In Oxford, swifts have been inspiring the next generation. Chris Jarvis, Education Officer at the Oxford University Museum of Natural History tells us more.
As the site of the longest running continuous study of any bird population in the world – the study of the colony of swifts in our tower, it seemed essential to the University Museum of Natural History that we involve ourselves as partners in the RSPB’s ‘Oxford Swift City’ project.
During the first two weeks of May 2018, the Museum delivered 10 taught sessions based around swifts and conservation, supported by the Oxford Swift City Project. In total, 233 pupils from years 3, 4 and 5 were involved in learning about the natural history of swifts, seasonality, food chains, migration and the varied biomes and peoples that they fly over during their annual journey.
The sessions involved an interactive slide show and handling museum specimens of swifts and other animals typical of the places that they migrate over – from a stuffed cheetah to crocodile, camel and warthog skulls. The session culminated with looking at actions that can be taken to try and mitigate the recent decline in the population of swifts, the different countries and peoples that the swifts cross on their migration and global citizenship, conservation and the role of the HLF Oxford Swift City project.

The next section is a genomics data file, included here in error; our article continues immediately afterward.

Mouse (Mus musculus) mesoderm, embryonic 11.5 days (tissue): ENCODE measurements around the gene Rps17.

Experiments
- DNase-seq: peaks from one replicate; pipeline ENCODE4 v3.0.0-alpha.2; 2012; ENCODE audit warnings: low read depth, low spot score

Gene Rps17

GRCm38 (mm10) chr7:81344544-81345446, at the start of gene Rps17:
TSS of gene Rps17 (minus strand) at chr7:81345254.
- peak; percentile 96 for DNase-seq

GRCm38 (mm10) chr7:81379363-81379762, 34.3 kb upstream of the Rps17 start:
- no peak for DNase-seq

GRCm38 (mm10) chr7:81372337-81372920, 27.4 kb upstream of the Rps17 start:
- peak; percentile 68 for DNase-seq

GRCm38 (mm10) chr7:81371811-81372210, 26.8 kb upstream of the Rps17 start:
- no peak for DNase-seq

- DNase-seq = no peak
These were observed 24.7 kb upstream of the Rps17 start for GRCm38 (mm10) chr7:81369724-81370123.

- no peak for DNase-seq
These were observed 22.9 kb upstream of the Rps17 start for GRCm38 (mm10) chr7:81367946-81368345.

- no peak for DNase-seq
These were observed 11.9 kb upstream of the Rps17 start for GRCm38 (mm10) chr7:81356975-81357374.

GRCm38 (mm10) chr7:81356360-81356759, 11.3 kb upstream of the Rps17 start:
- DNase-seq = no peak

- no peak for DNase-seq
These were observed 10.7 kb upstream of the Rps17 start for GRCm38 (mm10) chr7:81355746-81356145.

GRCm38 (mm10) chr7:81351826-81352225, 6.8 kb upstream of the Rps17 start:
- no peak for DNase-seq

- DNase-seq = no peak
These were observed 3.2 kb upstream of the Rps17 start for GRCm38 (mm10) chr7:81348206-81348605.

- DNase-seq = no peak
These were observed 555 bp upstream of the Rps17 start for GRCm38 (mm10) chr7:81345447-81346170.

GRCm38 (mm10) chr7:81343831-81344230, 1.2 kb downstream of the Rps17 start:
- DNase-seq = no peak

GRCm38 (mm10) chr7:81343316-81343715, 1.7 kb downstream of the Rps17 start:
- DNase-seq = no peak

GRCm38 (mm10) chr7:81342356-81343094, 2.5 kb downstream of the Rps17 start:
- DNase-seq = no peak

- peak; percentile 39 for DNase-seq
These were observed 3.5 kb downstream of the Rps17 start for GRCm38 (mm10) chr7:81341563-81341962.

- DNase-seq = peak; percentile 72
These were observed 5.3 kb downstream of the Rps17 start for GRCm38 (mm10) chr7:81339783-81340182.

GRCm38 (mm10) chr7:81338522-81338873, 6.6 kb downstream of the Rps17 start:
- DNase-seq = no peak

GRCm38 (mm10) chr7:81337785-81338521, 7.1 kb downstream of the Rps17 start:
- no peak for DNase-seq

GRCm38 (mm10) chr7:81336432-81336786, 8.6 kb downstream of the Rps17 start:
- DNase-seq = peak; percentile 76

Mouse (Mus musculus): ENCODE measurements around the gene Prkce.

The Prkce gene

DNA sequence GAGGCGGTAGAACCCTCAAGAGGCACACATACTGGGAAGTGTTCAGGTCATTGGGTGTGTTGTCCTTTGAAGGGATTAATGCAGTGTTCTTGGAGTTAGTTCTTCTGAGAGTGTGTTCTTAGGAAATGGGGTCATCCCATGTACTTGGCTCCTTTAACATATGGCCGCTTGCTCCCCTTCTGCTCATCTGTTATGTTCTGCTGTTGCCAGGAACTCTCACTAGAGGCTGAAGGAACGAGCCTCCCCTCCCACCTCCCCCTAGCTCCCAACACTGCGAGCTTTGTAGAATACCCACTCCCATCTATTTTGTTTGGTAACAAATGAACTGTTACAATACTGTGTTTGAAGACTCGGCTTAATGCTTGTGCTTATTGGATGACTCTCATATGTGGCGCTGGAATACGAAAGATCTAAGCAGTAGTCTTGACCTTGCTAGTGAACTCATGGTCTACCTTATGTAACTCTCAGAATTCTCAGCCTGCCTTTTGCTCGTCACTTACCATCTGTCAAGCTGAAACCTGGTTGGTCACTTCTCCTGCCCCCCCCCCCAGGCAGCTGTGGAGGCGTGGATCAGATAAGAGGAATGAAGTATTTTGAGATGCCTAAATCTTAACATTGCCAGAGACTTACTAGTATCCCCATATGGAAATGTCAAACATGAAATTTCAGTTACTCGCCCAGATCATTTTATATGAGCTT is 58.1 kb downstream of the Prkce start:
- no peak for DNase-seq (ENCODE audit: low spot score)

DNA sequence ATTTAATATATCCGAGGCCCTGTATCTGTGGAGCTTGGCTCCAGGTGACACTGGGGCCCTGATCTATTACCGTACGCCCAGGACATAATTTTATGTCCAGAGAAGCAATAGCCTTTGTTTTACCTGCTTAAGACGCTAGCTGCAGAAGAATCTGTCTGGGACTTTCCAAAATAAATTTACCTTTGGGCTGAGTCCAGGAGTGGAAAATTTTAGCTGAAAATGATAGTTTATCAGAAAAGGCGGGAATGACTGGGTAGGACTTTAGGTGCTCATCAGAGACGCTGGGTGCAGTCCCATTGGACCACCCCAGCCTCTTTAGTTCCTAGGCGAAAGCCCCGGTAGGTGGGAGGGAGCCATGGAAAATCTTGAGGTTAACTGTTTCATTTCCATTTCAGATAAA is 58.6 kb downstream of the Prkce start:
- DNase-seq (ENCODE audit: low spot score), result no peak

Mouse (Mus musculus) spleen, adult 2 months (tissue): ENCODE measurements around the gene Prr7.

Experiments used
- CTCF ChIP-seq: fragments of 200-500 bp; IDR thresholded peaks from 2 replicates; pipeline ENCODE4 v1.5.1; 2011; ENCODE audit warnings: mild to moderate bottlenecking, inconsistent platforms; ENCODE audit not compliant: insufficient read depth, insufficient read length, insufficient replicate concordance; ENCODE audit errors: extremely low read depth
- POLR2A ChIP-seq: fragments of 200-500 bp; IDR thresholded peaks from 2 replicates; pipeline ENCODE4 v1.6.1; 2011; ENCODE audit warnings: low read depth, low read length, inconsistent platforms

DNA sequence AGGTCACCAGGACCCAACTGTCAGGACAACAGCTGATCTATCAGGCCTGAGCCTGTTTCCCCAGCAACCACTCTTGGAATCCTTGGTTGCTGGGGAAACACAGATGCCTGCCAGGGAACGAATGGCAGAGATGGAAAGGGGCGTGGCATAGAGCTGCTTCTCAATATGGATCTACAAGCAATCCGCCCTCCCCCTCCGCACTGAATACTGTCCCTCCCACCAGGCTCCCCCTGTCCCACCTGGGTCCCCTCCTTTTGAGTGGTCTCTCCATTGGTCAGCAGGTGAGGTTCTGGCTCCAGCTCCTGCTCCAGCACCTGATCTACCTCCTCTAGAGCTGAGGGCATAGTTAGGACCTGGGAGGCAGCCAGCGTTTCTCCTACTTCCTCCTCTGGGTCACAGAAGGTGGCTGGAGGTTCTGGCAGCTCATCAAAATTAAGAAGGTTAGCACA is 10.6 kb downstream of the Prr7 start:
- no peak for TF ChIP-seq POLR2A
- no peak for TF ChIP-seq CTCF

Understanding the need for action
After their session the children were given an opportunity to explore the museum for other long distance animal migrants via a bespoke trail that encouraged them to think about the importance of seasonal food chains and the need for both global and local action in conserving creatures that are often sighted in Britain and considered ‘our’ fauna.
Before they left, the children were each supplied with a packet of wildflower seeds to encourage insect life (swift food!) into their local area and encouraged to look out for swifts, report sightings and follow the museum’s nesting swifts via our live webcam.
Chris alongside museum specimens of animals that swifts may encounter on their migration. Photo credit: Sarah Lloyd
The sessions were such a success that one head teacher commented ‘The Year 3/4s had their visit to the Natural History museum for the Swift project and absolutely loved it!! I can't remember a visit where both children and adults came back raving so much.’
Another school used the children’s enthusiasm to build on persuasive writing skills, writing speeches on the importance of conservation. Their teacher commented… ‘The children are certainly enthused by swifts, they are taking it as their sole responsibility to save them!’
The ‘Oxford Swift City’ project was a huge success for the museum allowing us to develop a new conservation based session that is now permanently available during the swift breeding season. It allowed us to illustrate to children that Natural History museums are places where science takes place, that they can participate in this, and that this has direct links to the living world around them and involves them on a deeply personal, emotive level.
Several months after the project I revisited one of the schools and some children stopped me in the playground to say hello, there was a scream overhead and before I could look up I heard one of them shout ‘Look! A swift!’
Header image credit: Charlotte Kinnear
Last Updated: Friday 22 February 2019